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In March of 1954 Edward R. Murrow denounces Sen. Joseph R. McCarthy on See It Now. On January 1st the first national coast-to-coast colorcast takes place, with the broadcast of the “Tournament of Roses Parade” from Pasadena, California to 21 network stations. There were only 200 RCA electronic color television sets able to view the show. This is acknowledged as the first day American television officially changed from black-and-white to color. In March there are 370 TV Stations in operation, with another 202 about to come on-line and the first color commercial airs by Pall Mall cigarettes. In April RCA Launches COLOR Television at $1,000 a copy with the price so high less than 5,000 sell the first year.
The First World Series game was broadcast in color, on Sept. 28, 1955. On June 7th The $64,000 Question begins with host Hal March. September 10th, Gunsmoke begins a 20 year run on television. September 20th, both The Phil Silver’s Show and Cheyenne debut. October 1st, the Honeymooners begin a long run with Jackie Gleason as the leading man. October 3rd, The Mickey Mouse Club has its first telecast on ABC. October 3rd, Captain Kangaroo begins on CBS. In 1955 RCA 20,000 color T.V. sets are sold, most all are 21″ models.
In April of 1956 WNBQ of Chicago replaces all black-and-white equipment with color equipment, becoming first TV station to broadcast all its local programming in color and the number 1 daytime soap As the World Turns starts. RCA sells 90,000 color T.V. sets in 1956.

In 1957, 41,000,000 homes now have television in the USA. September 21st Perry Mason begins on CBS. October 4th Leave it to Beaver is first shown on CBS. RCA sells 85,000 color T.V. sets in 1957. Of the half-dozen manufacturers of color sets in this time period, the total sales of all makes and models were about 150,000 units.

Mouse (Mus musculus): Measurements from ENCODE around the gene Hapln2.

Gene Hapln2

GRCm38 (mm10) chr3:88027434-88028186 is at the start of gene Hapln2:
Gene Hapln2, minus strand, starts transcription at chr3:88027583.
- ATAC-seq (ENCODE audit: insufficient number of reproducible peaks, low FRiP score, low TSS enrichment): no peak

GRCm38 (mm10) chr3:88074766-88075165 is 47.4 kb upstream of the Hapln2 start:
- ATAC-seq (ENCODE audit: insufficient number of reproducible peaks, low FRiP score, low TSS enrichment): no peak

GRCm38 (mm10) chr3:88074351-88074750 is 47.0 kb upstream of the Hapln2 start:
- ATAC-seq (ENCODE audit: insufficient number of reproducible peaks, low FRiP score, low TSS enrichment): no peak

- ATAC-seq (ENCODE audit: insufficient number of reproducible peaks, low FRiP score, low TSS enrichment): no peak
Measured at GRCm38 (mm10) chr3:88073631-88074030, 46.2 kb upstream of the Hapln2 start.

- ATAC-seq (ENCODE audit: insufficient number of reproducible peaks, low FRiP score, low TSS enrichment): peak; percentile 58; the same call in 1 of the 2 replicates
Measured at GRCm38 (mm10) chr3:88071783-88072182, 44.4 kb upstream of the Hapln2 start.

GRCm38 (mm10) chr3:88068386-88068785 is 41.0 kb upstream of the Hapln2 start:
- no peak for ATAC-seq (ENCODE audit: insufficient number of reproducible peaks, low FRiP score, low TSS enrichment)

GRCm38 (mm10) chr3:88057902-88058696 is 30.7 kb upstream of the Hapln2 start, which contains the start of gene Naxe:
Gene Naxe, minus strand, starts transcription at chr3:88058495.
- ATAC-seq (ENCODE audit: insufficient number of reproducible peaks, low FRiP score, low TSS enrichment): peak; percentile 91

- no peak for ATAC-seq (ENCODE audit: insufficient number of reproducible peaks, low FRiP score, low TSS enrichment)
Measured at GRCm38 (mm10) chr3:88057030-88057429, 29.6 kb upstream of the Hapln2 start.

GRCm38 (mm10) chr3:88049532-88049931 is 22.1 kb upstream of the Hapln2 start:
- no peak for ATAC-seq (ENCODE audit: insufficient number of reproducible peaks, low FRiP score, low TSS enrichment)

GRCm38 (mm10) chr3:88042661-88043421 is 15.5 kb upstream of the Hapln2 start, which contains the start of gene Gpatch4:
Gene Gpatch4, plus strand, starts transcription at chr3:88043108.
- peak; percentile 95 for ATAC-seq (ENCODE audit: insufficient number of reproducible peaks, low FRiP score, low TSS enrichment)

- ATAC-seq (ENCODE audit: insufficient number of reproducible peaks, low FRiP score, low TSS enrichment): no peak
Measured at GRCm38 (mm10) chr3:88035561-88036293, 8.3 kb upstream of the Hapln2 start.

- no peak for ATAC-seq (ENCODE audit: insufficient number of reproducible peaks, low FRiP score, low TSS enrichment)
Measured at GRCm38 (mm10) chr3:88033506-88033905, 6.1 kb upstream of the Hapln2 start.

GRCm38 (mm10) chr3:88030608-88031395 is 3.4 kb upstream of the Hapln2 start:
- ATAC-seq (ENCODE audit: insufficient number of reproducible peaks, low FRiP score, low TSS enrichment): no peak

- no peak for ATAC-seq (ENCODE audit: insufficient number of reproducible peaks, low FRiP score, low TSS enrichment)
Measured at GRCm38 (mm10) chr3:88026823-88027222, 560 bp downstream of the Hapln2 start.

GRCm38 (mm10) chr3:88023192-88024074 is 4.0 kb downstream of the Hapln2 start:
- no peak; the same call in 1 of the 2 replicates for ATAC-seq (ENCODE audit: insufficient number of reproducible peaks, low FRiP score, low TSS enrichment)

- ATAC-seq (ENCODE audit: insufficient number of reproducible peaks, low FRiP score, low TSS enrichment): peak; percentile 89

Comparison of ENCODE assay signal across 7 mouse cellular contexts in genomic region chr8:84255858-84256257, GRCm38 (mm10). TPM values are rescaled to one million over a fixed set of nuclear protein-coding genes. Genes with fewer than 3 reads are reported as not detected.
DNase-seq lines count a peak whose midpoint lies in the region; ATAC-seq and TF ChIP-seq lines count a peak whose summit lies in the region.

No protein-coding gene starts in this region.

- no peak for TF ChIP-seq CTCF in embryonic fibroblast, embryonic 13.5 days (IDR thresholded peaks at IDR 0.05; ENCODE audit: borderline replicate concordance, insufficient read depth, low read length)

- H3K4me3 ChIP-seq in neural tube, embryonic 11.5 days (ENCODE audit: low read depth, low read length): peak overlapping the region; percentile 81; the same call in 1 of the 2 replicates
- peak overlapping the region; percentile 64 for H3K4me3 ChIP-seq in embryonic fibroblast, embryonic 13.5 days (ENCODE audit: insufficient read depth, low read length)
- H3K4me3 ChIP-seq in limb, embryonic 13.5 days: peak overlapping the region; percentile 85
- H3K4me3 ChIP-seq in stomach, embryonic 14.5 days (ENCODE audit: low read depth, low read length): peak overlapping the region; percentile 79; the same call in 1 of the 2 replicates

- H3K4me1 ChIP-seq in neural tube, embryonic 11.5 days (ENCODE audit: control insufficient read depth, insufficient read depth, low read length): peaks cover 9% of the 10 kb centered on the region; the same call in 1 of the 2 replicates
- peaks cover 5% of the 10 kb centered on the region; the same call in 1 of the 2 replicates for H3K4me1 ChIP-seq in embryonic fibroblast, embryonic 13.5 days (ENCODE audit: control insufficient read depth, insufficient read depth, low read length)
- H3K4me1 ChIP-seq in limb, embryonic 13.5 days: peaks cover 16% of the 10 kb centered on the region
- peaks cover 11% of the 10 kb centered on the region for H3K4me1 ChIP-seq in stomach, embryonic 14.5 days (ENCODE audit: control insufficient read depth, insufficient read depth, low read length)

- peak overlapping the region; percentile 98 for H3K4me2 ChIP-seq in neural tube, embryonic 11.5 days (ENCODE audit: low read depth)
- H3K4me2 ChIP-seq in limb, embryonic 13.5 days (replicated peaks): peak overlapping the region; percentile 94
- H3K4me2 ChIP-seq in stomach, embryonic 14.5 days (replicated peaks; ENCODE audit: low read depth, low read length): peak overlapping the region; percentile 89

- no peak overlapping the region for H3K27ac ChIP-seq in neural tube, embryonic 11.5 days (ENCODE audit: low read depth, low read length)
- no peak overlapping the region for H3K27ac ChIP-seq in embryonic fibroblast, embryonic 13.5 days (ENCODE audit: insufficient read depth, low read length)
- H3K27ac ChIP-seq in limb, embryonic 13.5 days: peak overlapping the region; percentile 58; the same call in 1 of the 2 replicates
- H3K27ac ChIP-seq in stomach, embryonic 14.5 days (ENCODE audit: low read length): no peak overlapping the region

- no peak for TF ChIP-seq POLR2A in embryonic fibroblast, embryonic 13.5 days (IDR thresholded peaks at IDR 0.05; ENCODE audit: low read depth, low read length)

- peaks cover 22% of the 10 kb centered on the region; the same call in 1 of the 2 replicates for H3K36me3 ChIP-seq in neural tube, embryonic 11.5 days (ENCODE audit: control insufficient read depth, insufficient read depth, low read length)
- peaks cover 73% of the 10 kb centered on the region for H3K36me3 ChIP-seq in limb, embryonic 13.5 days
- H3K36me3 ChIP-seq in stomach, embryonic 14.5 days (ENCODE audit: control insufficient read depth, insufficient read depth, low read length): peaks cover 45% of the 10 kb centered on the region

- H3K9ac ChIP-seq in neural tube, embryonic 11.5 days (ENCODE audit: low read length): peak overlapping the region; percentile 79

In 1958 RCA sells 80,000 color T.V. Sets. September 22nd, Peter Gunn Begins on NBC. October 17th, An Evening with Fred Astaire telecast on NBC.

In 1959 42,000,000 American homes have television; some have 2 sets already in there home. On January 9th Rawhide starts its seven year run. September 12th Bonanza becomes the very first Western in color. October 2nd The Twilight Zone is introduced by CBS. RCA sells 90,000 color T.V. sets. In 1960, after spending more than $130 Million in research and advertising, color television finally records its first profit for RCA. From a production standpoint, the one million units per year barrier are not broken until 1964.
The biggest influenced T.V. on music was the show American Bandstand, first hosted by Bob Horn on a local station in Philadelphia and then called Bob Horn’s Bandstand. On July 9 of 1956 the show got a new host, a 26 year old named Dick Clark. ABC picked the show up, in 1957 and renamed it American Bandstand. Its very first show was on August 5, 1957 the 1st song played on the national edition was Jerry Lee Lewis’ “Whole Lotta Shaking Goin’ On.”. Filmed in the cramped quarters of the WFIL Studios at 46th and Market Streets in Philly, Bandstand is such a part of Americana that Dick Clark’s podium now resides in the Smithsonian. Every big artist wanted to be on America Bandstand and every preteen to teen wanted to dance on American Bandstand. A neat fact that is B.B. King is the only performer NOT to lip-synch on American Bandstand.